Drug Boosts Body's Natural Cannabis, Eases Fear in Mice

a pair of lab mice.
Mice injected with a chemical called AM3506 recovered faster from fear than their brethren. (Image credit: Emilia Stasiak | Shutterstock)

A drug that bolsters the body's cannabis-like chemicals can ease anxiety in mice, according to a new study that suggests the same brain chemistry influences how people cope with stress.

The body releases chemicals called endocannabinoids, so named because they act on the brain in almost the same way as cannabis, or marijuana, does. Much like marijuana, endocannabinoids promote relaxation. The new research finds that by halting the enzyme that breaks down an endocannabinoid called andamide, scientists can quickly train mice to get over traumatic experiences.

More importantly, people whose genes ultimately produce less of the andamide-eating enzyme have an easier time remaining cool under pressure, the researchers report today (June 12) in the journal Molecular Psychiatry.

"What is most compelling is our ability to translate first from mice to human neurobiology and then all the way out to human behavior," Ahmad Hariri, a neurobiologist at the Duke Institute for Genome Sciences & Policy, said in a statement. "That kind of translation is going to define the future of psychiatry and neuroscience."

Getting over fear

Hariri and his colleagues focused on the enzyme fatty acid amide hydrolase, or FAAH. This enzyme breaks down andamide, which is already known to influence fear behavior. [Trippy Tales: History of 8 Hallucinogens]

The researchers used a breed of mice that shows normal fear responses but has a hard time learning when a once-dangerous situation is no longer scary. They trained the mice to fear certain tones by playing the tones and then applying small electric shocks to the rodents' feet. Later, some of the mice were trained to forget their fear in sessions where they heard the tones but did not feel a shock.

The researchers injected a group of these mice with a chemical called AM3506 before the anti-fear training. AM3506 blocks the action of FAAH, preventing the body from getting rid of its andamide. Other mice got the injection without the training or got the injection and were tested on a series of non-fear-related behaviors.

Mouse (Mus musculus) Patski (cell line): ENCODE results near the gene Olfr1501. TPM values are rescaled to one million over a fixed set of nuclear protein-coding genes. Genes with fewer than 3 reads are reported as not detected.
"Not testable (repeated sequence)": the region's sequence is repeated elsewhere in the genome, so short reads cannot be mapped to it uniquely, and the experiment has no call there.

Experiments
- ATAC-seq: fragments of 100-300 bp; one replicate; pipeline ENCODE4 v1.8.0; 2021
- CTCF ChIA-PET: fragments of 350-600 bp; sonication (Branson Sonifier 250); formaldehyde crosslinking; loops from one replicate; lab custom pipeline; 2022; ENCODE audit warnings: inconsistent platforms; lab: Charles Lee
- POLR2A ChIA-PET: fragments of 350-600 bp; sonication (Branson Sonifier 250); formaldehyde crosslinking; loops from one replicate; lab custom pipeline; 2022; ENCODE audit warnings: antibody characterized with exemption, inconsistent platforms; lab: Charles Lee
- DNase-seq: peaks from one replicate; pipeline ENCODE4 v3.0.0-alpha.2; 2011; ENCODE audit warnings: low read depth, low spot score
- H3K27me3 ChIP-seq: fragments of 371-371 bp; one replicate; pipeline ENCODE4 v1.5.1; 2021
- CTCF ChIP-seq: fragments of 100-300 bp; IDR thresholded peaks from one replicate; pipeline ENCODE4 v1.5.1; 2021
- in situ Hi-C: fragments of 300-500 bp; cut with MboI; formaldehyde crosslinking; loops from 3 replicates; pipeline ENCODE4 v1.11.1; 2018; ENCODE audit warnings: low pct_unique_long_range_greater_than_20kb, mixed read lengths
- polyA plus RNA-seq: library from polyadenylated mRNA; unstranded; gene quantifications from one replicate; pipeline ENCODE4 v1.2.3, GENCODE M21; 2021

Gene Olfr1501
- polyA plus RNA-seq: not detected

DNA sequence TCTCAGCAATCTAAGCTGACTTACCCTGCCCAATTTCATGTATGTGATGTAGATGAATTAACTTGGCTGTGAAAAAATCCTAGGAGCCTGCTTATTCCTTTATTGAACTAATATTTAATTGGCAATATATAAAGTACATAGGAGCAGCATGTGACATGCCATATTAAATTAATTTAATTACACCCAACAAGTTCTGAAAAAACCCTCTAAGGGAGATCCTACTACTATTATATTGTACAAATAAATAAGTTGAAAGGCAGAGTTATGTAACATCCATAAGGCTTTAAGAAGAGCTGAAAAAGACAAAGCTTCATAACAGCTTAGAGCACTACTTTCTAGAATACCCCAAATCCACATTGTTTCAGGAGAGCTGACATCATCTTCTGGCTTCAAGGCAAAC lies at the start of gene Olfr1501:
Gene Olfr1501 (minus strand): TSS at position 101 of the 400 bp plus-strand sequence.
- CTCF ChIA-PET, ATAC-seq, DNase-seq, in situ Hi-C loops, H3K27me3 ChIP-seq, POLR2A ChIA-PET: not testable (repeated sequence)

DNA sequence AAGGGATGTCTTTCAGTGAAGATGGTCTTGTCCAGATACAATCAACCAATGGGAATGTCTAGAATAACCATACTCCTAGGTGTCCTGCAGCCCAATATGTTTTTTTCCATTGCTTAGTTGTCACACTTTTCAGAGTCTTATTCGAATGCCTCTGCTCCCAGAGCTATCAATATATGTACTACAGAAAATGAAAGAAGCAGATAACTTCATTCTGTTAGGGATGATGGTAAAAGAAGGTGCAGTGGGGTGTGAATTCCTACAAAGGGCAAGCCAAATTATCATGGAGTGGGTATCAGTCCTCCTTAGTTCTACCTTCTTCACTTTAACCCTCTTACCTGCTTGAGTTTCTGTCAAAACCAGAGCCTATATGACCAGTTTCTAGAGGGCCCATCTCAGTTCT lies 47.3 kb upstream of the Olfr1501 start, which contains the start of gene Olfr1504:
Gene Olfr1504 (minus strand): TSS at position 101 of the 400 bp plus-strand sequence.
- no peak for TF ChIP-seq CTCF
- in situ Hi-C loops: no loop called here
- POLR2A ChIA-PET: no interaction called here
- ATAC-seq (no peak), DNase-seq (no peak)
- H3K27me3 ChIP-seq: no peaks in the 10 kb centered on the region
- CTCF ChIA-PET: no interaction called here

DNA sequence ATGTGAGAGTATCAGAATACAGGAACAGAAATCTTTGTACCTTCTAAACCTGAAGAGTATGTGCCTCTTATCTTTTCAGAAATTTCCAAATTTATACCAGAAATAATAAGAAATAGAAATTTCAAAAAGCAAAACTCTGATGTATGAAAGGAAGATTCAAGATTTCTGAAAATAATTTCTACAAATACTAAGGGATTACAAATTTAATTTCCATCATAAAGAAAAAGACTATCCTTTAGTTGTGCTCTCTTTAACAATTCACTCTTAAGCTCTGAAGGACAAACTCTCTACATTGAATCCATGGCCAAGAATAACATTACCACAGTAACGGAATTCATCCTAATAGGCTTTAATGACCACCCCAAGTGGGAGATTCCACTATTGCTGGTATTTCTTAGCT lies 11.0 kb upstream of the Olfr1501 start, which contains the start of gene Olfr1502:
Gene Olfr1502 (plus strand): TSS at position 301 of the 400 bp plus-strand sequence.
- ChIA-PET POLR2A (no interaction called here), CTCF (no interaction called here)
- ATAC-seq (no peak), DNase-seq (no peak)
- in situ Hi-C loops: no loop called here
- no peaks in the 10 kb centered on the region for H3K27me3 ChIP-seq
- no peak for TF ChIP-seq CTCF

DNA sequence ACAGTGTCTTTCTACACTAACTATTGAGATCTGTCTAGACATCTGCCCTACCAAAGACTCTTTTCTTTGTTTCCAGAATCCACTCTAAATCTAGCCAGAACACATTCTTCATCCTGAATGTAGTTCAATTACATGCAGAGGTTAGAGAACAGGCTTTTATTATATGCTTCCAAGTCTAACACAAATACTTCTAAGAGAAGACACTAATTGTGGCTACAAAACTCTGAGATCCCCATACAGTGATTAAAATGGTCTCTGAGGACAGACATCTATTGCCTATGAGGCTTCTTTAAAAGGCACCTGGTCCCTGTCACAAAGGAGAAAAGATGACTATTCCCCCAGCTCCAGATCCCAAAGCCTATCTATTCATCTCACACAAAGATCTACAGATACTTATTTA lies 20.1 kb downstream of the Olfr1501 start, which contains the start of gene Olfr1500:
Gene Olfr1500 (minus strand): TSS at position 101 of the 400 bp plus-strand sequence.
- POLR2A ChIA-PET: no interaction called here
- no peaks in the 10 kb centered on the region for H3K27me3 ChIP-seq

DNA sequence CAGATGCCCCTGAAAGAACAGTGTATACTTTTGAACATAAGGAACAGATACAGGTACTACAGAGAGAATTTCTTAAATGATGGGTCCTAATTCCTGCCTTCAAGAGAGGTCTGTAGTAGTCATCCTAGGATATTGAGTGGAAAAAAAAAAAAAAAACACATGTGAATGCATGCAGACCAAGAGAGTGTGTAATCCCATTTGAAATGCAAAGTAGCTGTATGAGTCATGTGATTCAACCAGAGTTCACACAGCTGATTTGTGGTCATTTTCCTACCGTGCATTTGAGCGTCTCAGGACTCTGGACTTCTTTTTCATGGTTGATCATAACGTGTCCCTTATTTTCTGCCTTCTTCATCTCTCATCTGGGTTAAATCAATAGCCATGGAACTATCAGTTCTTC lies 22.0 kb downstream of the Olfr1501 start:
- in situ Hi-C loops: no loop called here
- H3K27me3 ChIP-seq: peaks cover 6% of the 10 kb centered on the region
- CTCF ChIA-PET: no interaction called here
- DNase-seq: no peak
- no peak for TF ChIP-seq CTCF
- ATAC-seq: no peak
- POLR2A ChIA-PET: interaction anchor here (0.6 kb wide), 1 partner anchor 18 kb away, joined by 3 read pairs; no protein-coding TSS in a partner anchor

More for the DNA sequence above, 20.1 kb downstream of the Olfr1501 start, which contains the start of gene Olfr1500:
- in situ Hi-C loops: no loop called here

The results showed that mice that were injected and then taught the tones were safe showed a faster recovery from fear than their brethren that didn't get the drug. The injections had no effect on non-fear behaviors, nor did they numb fear in situations where the mouse hadn't been taught that tones no longer heralded shocks.

The researchers traced the drug's effect to the amygdala, an almond-size brain region important in processing fear and emotion.

The human connection

To link the mouse work with hope for anxious or traumatized humans, Hariri and his colleagues recruited 81 middle-age adults to look at pictures of angry and fearful faces while in a functional magnetic resonance imaging machine (fMRI). The fMRI recorded activity in the amygdala as the participants became more and more used to looking at the emotionally charged faces.

As the experiment went on, everyone's amygdala stopped responding as strongly to the faces. But this gradual quieting happened fastest in the people who carried less-active FAAH genes.

Next, Duke University's Terrie Moffitt and Avshalom Caspi compared FAAH genes and personality in a group of 881 New Zealanders who have been part of a long-running study since the 1970s. They found that the most chill, stress-free people in the study were generally those with quiet FAAH genes.

The findings could help explain why some people are more susceptible to anxiety and post-traumatic stress disorder (PTSD) than others, the researchers said. At some point, scientists might even be able to offer new drug treatments for PTSD and other fear-related disorders.

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Stephanie Pappas
Live Science Contributor

Stephanie Pappas is a contributing writer for Live Science, covering topics ranging from geoscience to archaeology to the human brain and behavior. She was previously a senior writer for Live Science but is now a freelancer based in Denver, Colorado, and regularly contributes to Scientific American and The Monitor, the monthly magazine of the American Psychological Association. Stephanie received a bachelor's degree in psychology from the University of South Carolina and a graduate certificate in science communication from the University of California, Santa Cruz.